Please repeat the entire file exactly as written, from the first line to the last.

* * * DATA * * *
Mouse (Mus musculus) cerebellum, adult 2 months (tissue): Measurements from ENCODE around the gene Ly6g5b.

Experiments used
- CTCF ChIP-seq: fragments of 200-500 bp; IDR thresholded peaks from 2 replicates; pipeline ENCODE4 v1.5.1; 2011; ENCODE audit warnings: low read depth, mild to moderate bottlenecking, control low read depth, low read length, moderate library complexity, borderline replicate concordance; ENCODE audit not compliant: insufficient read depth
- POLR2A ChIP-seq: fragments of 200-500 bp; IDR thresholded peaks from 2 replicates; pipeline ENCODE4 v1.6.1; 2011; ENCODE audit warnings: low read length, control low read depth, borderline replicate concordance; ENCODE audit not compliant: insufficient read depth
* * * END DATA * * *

Mouse (Mus musculus) cerebellum, adult 2 months (tissue): Measurements from ENCODE around the gene Ly6g5b.

Experiments used
- CTCF ChIP-seq: fragments of 200-500 bp; IDR thresholded peaks from 2 replicates; pipeline ENCODE4 v1.5.1; 2011; ENCODE audit warnings: low read depth, mild to moderate bottlenecking, control low read depth, low read length, moderate library complexity, borderline replicate concordance; ENCODE audit not compliant: insufficient read depth
- POLR2A ChIP-seq: fragments of 200-500 bp; IDR thresholded peaks from 2 replicates; pipeline ENCODE4 v1.6.1; 2011; ENCODE audit warnings: low read length, control low read depth, borderline replicate concordance; ENCODE audit not compliant: insufficient read depth